Beauty is indeed in the eye of the beholder when it comes to English ivy (Hedera helix). To those who purposefully grow or adore English ivy in their yard or home, they are happy to see the vibrant green, lobed foliage climbing up a wall or trellis. To others, English ivy is an invader, overtaking native ground flora, weakening the branches of young trees or destroying the siding of their homes. Whether you want to kill or save the English ivy on your premises, you can proceed with some measures that are not overly strenuous.
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If you want to remove English Ivy from your yard, manual control may be the easiest method and have the least impact on the natural world surrounding your home. If the weed is low to the ground, remove the entire plant and dispose of it into a plastic bag. Watering the soil first will make pulling out the weeds easier. If the ground cover is abundant, you can mow or whipper-snipper the plants first and cover them with a natural mulch to prevent them from receiving any sunlight. If the English ivy is climbing up a structure, cut the stems at arm level and remove as much as the plant as you can, remembering to pull out the roots at the base. The English ivy that is above your height will die since it is no longer accessing the soil.
If manual control methods are not successful, you may want to apply a chemical herbicide to your English ivy infestation. The University of Tennessee's Institute of Agriculture recommends sprays such as a 3 per cent solution of trichlopyr or a 2 per cent solution of glyphosate. Alternatively, to eliminate the English ivy infestation with a homemade, organic spray, use a one-part water to one-part vinegar solution or a one-part bleach to one-part water solution.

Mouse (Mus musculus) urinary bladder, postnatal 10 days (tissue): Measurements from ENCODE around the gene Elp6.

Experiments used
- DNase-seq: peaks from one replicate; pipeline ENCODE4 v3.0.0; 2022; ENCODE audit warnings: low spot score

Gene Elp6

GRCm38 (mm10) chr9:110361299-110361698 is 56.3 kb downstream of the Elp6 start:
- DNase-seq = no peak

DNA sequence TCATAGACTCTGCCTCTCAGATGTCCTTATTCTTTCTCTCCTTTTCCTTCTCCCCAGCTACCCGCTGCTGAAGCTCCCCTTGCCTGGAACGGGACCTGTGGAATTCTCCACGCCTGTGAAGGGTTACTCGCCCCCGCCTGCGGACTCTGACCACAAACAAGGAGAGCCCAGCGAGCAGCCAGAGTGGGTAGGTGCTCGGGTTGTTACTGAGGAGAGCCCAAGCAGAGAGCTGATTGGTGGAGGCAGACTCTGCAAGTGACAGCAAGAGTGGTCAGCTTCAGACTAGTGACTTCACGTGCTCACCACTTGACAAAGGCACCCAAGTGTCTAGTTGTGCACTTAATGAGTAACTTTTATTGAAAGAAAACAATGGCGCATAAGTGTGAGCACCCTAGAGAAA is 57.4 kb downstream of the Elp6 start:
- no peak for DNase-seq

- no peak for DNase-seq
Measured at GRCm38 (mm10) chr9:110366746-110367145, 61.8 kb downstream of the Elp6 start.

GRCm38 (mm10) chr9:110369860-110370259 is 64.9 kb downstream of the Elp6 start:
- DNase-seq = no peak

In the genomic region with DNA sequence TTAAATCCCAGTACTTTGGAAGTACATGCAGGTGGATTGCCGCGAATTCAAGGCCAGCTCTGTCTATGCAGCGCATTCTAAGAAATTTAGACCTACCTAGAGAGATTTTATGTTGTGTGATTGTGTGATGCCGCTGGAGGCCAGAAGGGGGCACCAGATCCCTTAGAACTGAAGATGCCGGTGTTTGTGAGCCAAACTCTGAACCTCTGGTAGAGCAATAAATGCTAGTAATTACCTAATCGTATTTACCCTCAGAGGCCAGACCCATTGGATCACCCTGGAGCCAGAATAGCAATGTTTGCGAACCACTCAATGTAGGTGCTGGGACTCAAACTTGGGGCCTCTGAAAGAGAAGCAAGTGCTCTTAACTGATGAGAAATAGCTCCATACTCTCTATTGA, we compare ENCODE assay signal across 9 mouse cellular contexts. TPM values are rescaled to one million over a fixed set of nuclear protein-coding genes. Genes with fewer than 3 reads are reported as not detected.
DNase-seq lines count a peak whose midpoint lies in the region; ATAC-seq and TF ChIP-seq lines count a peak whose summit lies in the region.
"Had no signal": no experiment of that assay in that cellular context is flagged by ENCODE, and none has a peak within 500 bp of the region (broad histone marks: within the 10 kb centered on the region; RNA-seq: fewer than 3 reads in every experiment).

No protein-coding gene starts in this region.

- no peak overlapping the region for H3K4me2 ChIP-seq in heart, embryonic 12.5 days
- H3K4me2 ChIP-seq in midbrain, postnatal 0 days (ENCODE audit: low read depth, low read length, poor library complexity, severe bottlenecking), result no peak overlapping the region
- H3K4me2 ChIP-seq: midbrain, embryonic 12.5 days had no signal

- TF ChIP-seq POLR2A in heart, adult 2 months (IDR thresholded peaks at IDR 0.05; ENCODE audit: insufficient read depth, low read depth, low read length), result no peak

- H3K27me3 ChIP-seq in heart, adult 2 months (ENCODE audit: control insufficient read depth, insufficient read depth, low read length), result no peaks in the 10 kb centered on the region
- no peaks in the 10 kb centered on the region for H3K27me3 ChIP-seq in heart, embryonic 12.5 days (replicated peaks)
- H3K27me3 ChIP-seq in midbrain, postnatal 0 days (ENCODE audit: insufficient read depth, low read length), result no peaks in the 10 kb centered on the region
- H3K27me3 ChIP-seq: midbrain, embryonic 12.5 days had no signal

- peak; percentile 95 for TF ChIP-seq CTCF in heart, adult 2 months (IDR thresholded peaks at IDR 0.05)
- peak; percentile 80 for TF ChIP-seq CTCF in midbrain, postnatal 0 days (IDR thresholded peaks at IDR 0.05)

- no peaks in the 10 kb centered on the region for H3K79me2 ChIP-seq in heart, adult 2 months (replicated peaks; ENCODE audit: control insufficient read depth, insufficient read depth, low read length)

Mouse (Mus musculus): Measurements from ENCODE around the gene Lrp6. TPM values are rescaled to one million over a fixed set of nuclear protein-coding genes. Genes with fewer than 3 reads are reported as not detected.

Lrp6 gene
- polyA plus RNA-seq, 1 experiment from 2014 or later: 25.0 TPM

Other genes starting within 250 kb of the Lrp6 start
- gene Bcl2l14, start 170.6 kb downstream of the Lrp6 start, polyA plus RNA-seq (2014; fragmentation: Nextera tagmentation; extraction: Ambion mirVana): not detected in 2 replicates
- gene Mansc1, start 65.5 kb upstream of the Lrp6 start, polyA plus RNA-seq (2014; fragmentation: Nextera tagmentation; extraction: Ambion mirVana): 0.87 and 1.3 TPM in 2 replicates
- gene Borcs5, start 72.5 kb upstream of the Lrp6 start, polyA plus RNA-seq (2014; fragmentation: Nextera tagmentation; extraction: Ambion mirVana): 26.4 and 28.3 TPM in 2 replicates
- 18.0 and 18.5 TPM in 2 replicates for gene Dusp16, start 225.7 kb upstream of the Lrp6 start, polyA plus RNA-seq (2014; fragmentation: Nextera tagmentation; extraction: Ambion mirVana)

Fungal and Bacterial Control
If maintaining English ivy in your home or yard is a priority, and you are concerned about potential fatalities, keep an eye on the foliage for leaf spots. English ivy may be attacked by bacterial leaf spots, which tend to be dark and outlined with yellow-green rings. The Hedera species also may be attacked by fungal leaf spots which may show up as red, brown, dark or white specks and splotches. If you notice these symptoms, remove and dispose the infected leaves right away. To prevent diseases, thin out the ivy occasionally as reducing the density reduces the risk. Water the plants in the morning and avoid getting the leaves wet by applying water only to the soil.
Insect pests, such as spider mites and aphids, may attack English ivy leaves leading to the death of the entire plant. Check the underside of the leaves as well as the tops for signs of these pests. According to Smith College and Cornell University, you can lightly bathe the leaves and stems in warm water or warm soapy water to eliminate insects. Repeat this process once a week until the insects have resigned. It may be beneficial to pat dry the leaves with paper towel, or to bathe the leaves only in the morning, to avoid potential bacterial or fungal problems.
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